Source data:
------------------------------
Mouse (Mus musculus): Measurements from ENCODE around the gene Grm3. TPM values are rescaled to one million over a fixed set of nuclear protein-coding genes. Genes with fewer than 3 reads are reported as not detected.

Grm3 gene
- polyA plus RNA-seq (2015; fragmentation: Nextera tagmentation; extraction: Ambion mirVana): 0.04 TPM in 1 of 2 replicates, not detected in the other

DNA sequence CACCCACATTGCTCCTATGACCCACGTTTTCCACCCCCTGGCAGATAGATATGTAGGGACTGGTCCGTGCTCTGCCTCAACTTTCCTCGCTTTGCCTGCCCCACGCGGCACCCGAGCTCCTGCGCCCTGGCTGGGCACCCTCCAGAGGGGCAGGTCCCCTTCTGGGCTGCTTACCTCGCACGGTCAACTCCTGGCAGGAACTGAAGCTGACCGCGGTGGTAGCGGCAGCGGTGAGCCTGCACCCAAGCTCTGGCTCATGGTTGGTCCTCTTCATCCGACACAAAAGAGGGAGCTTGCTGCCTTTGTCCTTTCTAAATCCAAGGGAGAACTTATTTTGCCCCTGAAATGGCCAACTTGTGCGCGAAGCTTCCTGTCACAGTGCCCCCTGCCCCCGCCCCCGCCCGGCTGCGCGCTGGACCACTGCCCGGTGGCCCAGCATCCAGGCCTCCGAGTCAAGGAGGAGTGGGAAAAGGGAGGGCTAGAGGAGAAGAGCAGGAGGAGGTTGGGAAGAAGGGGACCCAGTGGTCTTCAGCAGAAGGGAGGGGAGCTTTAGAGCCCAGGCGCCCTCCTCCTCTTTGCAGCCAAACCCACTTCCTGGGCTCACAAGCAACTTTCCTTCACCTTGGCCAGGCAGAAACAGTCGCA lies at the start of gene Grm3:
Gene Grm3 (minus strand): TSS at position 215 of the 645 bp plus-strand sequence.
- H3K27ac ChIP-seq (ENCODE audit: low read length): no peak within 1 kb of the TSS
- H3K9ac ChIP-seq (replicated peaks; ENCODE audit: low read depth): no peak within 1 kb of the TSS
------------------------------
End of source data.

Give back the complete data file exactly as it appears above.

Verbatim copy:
Mouse (Mus musculus): Measurements from ENCODE around the gene Grm3. TPM values are rescaled to one million over a fixed set of nuclear protein-coding genes. Genes with fewer than 3 reads are reported as not detected.

Grm3 gene
- polyA plus RNA-seq (2015; fragmentation: Nextera tagmentation; extraction: Ambion mirVana): 0.04 TPM in 1 of 2 replicates, not detected in the other

DNA sequence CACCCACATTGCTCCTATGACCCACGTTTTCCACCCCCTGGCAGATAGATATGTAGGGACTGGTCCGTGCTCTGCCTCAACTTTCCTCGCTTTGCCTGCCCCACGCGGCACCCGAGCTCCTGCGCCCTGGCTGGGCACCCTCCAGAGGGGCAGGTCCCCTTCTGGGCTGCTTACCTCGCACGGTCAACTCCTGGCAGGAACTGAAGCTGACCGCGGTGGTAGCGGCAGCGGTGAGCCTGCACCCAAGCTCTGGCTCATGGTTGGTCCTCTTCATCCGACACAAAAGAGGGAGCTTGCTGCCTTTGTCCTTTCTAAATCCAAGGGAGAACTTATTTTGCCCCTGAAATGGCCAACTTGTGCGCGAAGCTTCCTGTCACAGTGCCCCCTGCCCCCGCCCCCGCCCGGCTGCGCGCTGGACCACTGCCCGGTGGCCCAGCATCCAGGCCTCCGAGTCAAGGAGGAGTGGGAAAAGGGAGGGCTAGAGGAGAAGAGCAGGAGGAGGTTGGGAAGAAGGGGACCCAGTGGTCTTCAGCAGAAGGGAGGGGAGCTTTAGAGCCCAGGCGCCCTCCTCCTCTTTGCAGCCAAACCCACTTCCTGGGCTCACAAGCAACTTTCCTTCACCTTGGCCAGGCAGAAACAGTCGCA lies at the start of gene Grm3:
Gene Grm3 (minus strand): TSS at position 215 of the 645 bp plus-strand sequence.
- H3K27ac ChIP-seq (ENCODE audit: low read length): no peak within 1 kb of the TSS
- H3K9ac ChIP-seq (replicated peaks; ENCODE audit: low read depth): no peak within 1 kb of the TSS